When you make the decision to sign up for a half-marathon, usually by then you already have some sense of the time commitment required in the coming months. If you follow some of the structured running plans, experts tell you that on different days you will be gradually building up your training and performing different kinds of runs (not just long distances) in order to work your muscles, your cardio and overall endurance in different ways.
Then you need to follow up that training with yoga sessions or stretching exercises, lots of time to rest and sleep to properly recover, as well as time in the kitchen to prepare healthy recovery meals and snacks. Clearly it is a significant time commitment.
However in all the friendly tips, hints and warnings, people seem to leave something out… preparation time. Specifically, how long it takes to prepare for a 16, 18 or 20 km long run. On some days, I swear it takes me less time to pack a suitcase for a weekend away involving formal wear, two changes in weather patterns and a change of seasons.
We often hear the sage advice of having our running clothes prepared, in one spot and ready to go, thus minimizing opportunity to lose interest while hunting for running gear. If I am going for a short neighbourhood run, yes, that works great! This is especially valuable when I need to go for a run after a challenging work day. With this advice, I can be out the door in a matter of minutes.
When I am going for my long run of the week, there is far more to prepare than just the clothes:
– thirst and hunger before running: eat a light meal and drink a big glass of water far enough in advance of the run to prevent cramping, but not so far that I would be hungry on departure;
– running gear: shirt, shorts, running hat, contact lenses, anti-blister socks, shoes, terry cloth wristband, running “utility belt”;
– thirst & hunger while running: water bottle, small quantity of food or running gels;
– plan the route: ensure the running course for the desired distance goes by water fountains at appropriate times, as well as my favourite bush for when Mother Nature calls;
– drink another big glass of water;
– thirst & hunger after running: assemble the “recovery meal” that will be waiting for me in the car. This usually consists of a banana, granola bar and chocolate milk with ice in a thermal mug;
– protection: sunscreen, anti-blister spray on the feet, powder or anti-chafing agents in other spots, ensure wallet contains my health card (at the same time, remove loyalty/point cards from wallet). If rain or drizzle is in the forecast, tape my nipples to prevent chafing and bleeding;
– stop drinking water;
– music: untangle headphone wires, make adjustments to my ultimate running playlist on iTunes;
– miscellaneous: bring a tissue or two in case allergies flare up;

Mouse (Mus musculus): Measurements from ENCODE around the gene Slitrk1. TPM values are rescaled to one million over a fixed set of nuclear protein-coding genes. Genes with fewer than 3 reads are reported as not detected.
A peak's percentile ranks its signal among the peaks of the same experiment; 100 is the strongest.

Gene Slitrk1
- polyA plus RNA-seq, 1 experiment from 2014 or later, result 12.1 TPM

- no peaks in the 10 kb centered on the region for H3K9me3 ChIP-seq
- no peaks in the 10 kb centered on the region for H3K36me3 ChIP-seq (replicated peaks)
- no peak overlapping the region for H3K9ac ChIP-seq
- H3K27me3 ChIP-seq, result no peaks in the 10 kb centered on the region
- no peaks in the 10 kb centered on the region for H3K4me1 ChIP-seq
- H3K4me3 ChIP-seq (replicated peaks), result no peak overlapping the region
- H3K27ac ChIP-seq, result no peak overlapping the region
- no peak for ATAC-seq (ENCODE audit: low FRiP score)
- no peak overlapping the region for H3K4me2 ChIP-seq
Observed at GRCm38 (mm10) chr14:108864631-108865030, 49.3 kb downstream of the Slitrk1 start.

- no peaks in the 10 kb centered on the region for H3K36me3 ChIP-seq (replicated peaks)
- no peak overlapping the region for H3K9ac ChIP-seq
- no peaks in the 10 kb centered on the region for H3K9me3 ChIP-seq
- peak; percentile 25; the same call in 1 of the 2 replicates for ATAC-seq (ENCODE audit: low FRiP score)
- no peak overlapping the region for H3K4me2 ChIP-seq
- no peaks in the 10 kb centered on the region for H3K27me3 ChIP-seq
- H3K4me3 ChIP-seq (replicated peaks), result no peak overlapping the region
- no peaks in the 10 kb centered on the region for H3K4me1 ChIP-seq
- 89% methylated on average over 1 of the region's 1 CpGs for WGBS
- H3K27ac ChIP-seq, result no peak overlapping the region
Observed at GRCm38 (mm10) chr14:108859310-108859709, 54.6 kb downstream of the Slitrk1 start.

– pee again;
– getting to and from the park: unclip non-essential keys from the key ring, grab a couple of towels to put on the car seat for the drive home to avoid getting sweat on the car seat;
– Just before I leave, pee again.
As you can see, the fact that I can leave the house at all to do a long run is already an achievement, worthy of my free t-shirt and my medal. But after a few weeks of preparing for this lengthy ritual, just like anything, a learning curve set in and I started finding shortcuts. If I didn’t, the ritual would just keep getting longer and I could potentially lose interest and flop back on the couch, grab a pillow and a blankie, and watch TV.
Is this time investment worth it? It absolutely is! Meticulous preparation can only help meet one’s goals, by enabling a comfortable and (hopefully) injury-free run and a quicker recovery from it.
In all sincerity, having made it this far, and with only a few weeks to go, determination has me on auto-pilot. I am pretty good at making it out and training to prepare my body for the big race. I admit there are some nights I can feel my body is still recovering from the last training activity and feel sleepy. When that happens, I listen to my body, have a good dinner and will likely go to bed early. But at this point, those “I don’t feel like it” nights don’t seem to haunt me anymore… we’ll see if that continues after the race.
With my long runs now above the 18 km range, I am already very proud as each additional step is a new record for me as I push the bar gradually upwards. The best part is that no body parts have fallen off yet (…yes, I still have all my toenails intact!.. YAY!) To me, I am already a winner!
For part 2 of this story, the recap of the race and my reflections after I crossed the finish line, click here: “My First Half-Marathon, after the finish line”
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Have a great day,
8 responses to “My First Half-Marathon (Part 1)”
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